The storming party's first objective was to silence the guns mounted on the end of the Mole, covering the entrance to the harbour. Having done this they were to hold their position, causing as much damage and diversion as they could, until the blockships were safely in position at the mouth of the canal. The assault troops had expected to land on the Mole behind the trenches which the Germans had built to defend their heavy guns at the end of the Mole. But the Vindictive's manoeuvres in trying to avoid the fierce German gun fire had sent her slightly off course and she came alongside a few hundred yards from her planned position. From this new position the British troops were faced with fighting their way back up the Mole, making a frontal attack on the German trenches which they had hoped to attack from the rear.
The raiding party soon discovered that ten of the Vindictive's twelve specially built gang planks had been smashed by gun fire or by crashing into the side of the Mole and to add to the confusion only one officer - Lt -Cdr Adams - was left to lead the attack. Adams, seeing that half his men had been killed or wounded on board the Vindictive, quickly gathered together as many survivors as he could and led them across one of the two remaining gang planks. Adams was the first man onto the Mole and his hastily assembled team included Albert McKenzie and Able Seaman Childs, the two surviving members of their Lewis gun crew. Despite having to carrying two men's equipment - a Lewis gun plus 400 rounds of ammunition, Albert followed Adams across the gangplank and onto the Mole.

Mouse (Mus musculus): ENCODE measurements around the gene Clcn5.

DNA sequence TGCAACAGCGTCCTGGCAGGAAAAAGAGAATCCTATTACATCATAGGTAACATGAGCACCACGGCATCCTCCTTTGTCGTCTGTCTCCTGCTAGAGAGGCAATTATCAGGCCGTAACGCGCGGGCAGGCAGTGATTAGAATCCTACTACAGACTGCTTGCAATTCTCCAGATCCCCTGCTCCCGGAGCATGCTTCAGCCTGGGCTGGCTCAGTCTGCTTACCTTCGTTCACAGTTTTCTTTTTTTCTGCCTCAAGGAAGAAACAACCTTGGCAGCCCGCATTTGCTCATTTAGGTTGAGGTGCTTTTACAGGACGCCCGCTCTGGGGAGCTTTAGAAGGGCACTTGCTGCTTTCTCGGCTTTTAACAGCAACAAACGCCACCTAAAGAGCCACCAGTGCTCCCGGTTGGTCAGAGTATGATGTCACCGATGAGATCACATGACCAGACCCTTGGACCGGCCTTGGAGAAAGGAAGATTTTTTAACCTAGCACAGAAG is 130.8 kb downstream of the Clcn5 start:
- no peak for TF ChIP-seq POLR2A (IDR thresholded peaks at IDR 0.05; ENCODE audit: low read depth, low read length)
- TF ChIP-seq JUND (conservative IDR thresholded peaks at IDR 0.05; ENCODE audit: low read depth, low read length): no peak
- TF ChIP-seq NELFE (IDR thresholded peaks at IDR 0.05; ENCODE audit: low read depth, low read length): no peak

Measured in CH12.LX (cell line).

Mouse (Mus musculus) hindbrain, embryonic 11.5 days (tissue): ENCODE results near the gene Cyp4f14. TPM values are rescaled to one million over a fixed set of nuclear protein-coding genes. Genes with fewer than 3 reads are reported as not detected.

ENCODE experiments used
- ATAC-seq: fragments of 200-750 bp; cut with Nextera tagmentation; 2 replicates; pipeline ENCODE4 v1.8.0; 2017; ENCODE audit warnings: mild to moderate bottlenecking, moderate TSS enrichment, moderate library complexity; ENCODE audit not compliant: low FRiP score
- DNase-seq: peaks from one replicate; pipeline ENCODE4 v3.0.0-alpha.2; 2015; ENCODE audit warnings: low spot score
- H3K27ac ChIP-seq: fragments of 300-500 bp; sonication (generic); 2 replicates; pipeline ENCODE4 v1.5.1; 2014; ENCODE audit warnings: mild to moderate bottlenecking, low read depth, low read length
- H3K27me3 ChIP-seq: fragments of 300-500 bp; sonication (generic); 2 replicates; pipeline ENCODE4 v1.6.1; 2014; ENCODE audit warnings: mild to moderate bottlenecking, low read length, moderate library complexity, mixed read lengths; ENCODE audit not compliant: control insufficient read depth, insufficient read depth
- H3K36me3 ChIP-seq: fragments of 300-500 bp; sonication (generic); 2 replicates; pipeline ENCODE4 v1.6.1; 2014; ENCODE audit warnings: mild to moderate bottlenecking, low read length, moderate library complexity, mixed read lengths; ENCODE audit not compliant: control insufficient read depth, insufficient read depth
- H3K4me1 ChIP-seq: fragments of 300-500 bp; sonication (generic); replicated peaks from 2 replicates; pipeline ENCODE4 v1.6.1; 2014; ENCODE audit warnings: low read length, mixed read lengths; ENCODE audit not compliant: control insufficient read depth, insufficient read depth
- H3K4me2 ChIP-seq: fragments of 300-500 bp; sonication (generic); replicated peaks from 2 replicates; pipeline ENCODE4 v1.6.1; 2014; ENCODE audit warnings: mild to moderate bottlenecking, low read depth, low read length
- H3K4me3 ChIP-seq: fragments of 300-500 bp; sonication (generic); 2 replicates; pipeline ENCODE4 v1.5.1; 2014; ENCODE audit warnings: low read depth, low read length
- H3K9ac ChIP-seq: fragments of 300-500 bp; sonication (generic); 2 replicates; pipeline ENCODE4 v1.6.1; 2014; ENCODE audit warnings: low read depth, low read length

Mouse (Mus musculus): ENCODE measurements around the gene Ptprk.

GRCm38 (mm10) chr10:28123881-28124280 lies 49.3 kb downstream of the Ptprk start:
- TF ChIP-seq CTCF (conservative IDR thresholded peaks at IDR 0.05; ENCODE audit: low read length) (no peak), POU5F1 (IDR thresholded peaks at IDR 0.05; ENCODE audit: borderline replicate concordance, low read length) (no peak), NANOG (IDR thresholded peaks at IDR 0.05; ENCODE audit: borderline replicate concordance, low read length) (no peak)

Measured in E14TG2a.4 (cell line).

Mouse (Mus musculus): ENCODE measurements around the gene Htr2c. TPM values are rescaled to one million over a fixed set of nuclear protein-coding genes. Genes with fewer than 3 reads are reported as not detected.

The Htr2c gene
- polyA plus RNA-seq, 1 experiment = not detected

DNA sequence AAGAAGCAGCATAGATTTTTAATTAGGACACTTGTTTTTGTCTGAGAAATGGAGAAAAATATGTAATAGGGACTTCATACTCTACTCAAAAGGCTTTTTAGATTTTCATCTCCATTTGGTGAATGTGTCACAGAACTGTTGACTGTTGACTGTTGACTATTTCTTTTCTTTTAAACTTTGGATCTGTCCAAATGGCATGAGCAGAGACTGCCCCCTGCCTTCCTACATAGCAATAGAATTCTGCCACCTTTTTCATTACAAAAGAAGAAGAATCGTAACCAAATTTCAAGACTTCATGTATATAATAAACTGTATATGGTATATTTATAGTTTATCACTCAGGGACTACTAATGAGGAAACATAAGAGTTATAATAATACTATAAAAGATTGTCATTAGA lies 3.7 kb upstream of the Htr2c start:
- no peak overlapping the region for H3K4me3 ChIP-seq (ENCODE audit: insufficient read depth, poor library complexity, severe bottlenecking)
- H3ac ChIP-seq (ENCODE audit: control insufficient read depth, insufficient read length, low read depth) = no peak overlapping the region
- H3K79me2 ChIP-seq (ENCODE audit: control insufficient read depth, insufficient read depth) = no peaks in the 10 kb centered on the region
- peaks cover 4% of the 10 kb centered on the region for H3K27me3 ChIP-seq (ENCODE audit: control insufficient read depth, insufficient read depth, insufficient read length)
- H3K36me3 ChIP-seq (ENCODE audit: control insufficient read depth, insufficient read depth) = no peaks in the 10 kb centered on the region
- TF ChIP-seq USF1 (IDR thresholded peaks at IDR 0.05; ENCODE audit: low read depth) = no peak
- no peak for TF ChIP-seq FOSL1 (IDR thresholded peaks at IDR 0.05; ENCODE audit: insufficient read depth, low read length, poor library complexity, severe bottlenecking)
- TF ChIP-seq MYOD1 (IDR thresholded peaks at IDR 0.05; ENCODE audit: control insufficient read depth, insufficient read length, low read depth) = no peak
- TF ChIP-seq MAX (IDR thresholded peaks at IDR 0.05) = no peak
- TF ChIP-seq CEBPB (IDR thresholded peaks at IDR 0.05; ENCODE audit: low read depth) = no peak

As they charged onto the Mole the only covering fire the Vindictive could provide came from a heavy machine gun mounted high up on her superstructure, since all her heavy guns were now below the top of the Mole. This machine gun was manned by Sgt Albert Finch and his position soon attracted all the German fire. Despite several direct hits on his position and being severely wounded Sgt Finch continued to man his machine gun.
Adams, with McKenzie at his side, led his party down the path which ran along the top of the parapet wall. Fifty yards past the stern of the Vindictive they came across a concrete observation post. There was an iron ladder next to this post and Adams sent some of his men down it onto the main deck of the Mole. McKenzie opened fire on German soldiers escaping from their living quarters to the safety of a destroyer moored on the far side of the Mole. Adams then led his team, which now included Lt-Cdr Brock, further along the path and they came under heavy fire from all directions. They tried to fight their way through the German positions to reach the heavily fortified end of the Mole, but many of them were killed or wounded in the attempt.
After the initial assault Adams and his men returned back along the Mole in search of reinforcements. In the meantime on board the Vindictive Lt-Cdr Harrison had regained consciousness and despite having a broken jaw he insisted on joining his men fighting on the Mole. He met Adams on his way back and helped organise the reinforcements. Harrison, who had played Rugby for England before the War, gathered together anyone who was still standing and led a fresh assault across the main deck of the Mole. McKenzie joined in the attack and opened fire on the German positions spraying the German positions with machine gun fire. After a short while a German round hit his Lewis gun, blowing it out of his hands. He threw the now useless gun and its remaining ammunition into the sea and took out his revolver. He shot several more German defenders before being wounded himself in the right foot and in the back.